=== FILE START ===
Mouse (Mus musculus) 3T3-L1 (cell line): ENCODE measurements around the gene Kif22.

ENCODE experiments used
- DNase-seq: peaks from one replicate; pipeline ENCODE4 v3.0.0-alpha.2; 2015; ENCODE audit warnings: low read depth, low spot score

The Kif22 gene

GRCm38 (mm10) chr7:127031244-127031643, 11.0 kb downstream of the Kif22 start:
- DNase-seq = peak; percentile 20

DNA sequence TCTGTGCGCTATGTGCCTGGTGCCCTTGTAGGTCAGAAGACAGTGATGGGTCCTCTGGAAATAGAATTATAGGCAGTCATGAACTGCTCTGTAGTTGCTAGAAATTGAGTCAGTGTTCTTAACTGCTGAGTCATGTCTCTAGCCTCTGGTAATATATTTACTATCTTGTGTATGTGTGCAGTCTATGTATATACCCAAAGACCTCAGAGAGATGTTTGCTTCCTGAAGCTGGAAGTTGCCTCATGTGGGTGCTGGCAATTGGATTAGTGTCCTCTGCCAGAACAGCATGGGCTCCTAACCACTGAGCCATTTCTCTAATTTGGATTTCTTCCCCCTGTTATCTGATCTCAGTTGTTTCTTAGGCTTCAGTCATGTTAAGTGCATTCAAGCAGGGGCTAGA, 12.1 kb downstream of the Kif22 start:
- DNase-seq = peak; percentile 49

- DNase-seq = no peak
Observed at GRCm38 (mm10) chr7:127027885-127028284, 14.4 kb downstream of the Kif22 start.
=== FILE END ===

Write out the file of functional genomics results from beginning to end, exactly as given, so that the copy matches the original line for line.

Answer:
Mouse (Mus musculus) 3T3-L1 (cell line): ENCODE measurements around the gene Kif22.

ENCODE experiments used
- DNase-seq: peaks from one replicate; pipeline ENCODE4 v3.0.0-alpha.2; 2015; ENCODE audit warnings: low read depth, low spot score

The Kif22 gene

GRCm38 (mm10) chr7:127031244-127031643, 11.0 kb downstream of the Kif22 start:
- DNase-seq = peak; percentile 20

DNA sequence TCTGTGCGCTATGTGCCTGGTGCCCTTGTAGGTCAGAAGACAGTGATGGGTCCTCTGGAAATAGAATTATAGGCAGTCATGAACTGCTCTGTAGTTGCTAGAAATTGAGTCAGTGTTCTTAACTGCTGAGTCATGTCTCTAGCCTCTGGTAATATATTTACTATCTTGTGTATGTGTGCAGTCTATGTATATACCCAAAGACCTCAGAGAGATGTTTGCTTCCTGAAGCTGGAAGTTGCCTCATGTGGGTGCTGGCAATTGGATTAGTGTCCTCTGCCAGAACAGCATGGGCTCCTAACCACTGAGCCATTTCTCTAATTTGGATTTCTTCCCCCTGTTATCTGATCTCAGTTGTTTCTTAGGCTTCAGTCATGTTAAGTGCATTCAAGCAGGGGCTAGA, 12.1 kb downstream of the Kif22 start:
- DNase-seq = peak; percentile 49

- DNase-seq = no peak
Observed at GRCm38 (mm10) chr7:127027885-127028284, 14.4 kb downstream of the Kif22 start.